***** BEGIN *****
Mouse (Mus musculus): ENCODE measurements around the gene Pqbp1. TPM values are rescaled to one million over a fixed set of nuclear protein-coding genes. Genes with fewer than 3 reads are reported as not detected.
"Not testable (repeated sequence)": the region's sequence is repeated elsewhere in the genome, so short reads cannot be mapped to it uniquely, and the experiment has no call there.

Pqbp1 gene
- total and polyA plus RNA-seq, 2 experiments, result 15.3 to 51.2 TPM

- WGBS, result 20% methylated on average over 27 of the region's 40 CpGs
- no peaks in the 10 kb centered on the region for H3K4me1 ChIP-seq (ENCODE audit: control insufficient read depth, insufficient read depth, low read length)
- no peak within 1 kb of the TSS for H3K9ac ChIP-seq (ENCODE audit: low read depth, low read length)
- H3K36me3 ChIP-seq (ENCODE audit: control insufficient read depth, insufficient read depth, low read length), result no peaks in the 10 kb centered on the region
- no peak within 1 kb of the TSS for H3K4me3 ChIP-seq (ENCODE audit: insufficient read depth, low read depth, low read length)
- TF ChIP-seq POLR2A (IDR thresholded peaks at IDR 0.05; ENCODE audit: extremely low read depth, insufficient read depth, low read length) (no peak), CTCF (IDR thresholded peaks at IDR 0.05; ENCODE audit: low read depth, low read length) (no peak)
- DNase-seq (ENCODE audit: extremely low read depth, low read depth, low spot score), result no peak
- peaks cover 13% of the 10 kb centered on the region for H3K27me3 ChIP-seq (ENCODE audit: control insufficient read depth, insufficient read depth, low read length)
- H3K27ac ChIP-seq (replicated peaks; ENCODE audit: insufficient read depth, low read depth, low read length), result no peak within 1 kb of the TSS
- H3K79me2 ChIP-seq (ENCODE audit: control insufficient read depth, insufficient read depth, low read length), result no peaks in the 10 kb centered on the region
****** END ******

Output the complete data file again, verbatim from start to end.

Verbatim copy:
Mouse (Mus musculus): ENCODE measurements around the gene Pqbp1. TPM values are rescaled to one million over a fixed set of nuclear protein-coding genes. Genes with fewer than 3 reads are reported as not detected.
"Not testable (repeated sequence)": the region's sequence is repeated elsewhere in the genome, so short reads cannot be mapped to it uniquely, and the experiment has no call there.

Pqbp1 gene
- total and polyA plus RNA-seq, 2 experiments, result 15.3 to 51.2 TPM

- WGBS, result 20% methylated on average over 27 of the region's 40 CpGs
- no peaks in the 10 kb centered on the region for H3K4me1 ChIP-seq (ENCODE audit: control insufficient read depth, insufficient read depth, low read length)
- no peak within 1 kb of the TSS for H3K9ac ChIP-seq (ENCODE audit: low read depth, low read length)
- H3K36me3 ChIP-seq (ENCODE audit: control insufficient read depth, insufficient read depth, low read length), result no peaks in the 10 kb centered on the region
- no peak within 1 kb of the TSS for H3K4me3 ChIP-seq (ENCODE audit: insufficient read depth, low read depth, low read length)
- TF ChIP-seq POLR2A (IDR thresholded peaks at IDR 0.05; ENCODE audit: extremely low read depth, insufficient read depth, low read length) (no peak), CTCF (IDR thresholded peaks at IDR 0.05; ENCODE audit: low read depth, low read length) (no peak)
- DNase-seq (ENCODE audit: extremely low read depth, low read depth, low spot score), result no peak
- peaks cover 13% of the 10 kb centered on the region for H3K27me3 ChIP-seq (ENCODE audit: control insufficient read depth, insufficient read depth, low read length)
- H3K27ac ChIP-seq (replicated peaks; ENCODE audit: insufficient read depth, low read depth, low read length), result no peak within 1 kb of the TSS
- H3K79me2 ChIP-seq (ENCODE audit: control insufficient read depth, insufficient read depth, low read length), result no peaks in the 10 kb centered on the region